Myth #1: If you write a book you love, that you believe in (or an entire series) - it will sell thousands of copies. It turns out readers rarely “stumble” onto a good book. Normally someone has to point them to it. I had published nearly the entire Destiny Series before I realized I needed to find readers. I’m not necessarily a social butterfly so it was hard in the beginning. What I looked for instead of readers were new friends. People that enjoyed the same type of books that I did that I could chat with about great books I had read. If I found a book I LOVED, I contacted the author to tell them how great their book was and asked for advice for everything from cover design to book pirating. Books won’t sell themselves no matter how good you believe they are.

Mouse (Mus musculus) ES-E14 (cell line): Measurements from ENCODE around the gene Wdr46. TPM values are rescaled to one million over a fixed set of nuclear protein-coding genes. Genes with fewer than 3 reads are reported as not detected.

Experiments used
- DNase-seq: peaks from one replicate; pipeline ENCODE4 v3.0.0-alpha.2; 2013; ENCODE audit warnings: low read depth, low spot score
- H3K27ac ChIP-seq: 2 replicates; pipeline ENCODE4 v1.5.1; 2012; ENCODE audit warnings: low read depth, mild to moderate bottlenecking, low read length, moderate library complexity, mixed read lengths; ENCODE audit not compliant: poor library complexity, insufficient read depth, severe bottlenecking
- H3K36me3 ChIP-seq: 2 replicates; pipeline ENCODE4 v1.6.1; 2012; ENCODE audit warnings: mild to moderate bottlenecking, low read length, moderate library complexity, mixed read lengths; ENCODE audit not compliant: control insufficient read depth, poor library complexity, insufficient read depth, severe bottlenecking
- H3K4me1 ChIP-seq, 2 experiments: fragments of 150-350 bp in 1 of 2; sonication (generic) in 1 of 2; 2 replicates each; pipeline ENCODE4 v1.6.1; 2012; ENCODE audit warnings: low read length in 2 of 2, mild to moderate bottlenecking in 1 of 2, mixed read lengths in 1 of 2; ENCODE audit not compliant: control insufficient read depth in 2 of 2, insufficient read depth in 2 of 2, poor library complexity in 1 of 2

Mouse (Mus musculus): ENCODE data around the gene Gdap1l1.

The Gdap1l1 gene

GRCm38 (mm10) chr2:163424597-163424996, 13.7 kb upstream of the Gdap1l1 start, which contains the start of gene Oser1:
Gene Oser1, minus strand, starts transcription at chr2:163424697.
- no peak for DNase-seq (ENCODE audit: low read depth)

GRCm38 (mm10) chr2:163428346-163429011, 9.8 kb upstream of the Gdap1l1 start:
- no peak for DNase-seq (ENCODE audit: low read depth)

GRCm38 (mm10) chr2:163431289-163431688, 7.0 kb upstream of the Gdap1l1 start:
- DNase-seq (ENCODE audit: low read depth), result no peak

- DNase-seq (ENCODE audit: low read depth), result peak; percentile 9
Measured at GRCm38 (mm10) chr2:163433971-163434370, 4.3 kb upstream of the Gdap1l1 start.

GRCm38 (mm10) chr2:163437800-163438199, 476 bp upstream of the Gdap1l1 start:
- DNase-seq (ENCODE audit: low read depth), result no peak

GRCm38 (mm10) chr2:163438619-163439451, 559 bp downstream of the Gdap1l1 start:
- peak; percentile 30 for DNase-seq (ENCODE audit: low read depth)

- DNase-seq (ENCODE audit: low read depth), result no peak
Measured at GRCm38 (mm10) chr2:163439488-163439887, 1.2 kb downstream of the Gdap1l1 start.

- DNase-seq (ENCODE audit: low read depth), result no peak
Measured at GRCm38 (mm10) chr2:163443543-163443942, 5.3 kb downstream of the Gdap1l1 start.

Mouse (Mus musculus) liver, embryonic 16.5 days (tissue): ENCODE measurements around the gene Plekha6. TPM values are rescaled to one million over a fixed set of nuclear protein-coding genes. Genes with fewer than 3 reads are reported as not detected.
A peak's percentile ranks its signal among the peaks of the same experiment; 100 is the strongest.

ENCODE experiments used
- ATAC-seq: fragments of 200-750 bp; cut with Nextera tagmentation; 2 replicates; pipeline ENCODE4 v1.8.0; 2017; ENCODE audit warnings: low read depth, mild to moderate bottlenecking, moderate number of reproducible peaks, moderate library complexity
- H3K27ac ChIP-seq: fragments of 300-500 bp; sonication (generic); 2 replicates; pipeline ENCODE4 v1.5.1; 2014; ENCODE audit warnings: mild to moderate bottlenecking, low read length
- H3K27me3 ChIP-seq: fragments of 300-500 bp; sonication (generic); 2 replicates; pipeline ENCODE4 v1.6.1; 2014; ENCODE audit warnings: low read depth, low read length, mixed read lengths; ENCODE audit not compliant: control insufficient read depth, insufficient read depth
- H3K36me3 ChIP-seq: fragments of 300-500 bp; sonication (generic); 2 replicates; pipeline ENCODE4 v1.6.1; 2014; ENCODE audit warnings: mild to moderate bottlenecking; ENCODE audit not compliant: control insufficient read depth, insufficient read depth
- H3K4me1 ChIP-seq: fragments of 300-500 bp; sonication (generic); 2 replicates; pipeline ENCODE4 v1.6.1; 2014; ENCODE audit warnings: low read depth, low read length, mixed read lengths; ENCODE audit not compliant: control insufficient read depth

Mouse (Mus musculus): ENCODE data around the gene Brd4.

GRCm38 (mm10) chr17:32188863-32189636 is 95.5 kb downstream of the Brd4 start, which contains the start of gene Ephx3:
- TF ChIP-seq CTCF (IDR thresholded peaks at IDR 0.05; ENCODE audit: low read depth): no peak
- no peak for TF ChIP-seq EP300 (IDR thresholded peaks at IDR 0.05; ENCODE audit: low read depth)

Myth #2: I’ve read the book twenty-five times, all the spelling and grammar is perfect. WRONG! Spend the money on an editor. If you’re on a tight budget, solicit friends that will give you honest critiques. I actually have a whole posse of people that read mine, some are grammar fanatics, some avid readers and my actual editor is my aunt who was a creative writing teacher for more than thirty years. It’s safe to say that when I thought Meeting Destiny was ready to be published she still nearly drained the ink from her red pen with edits!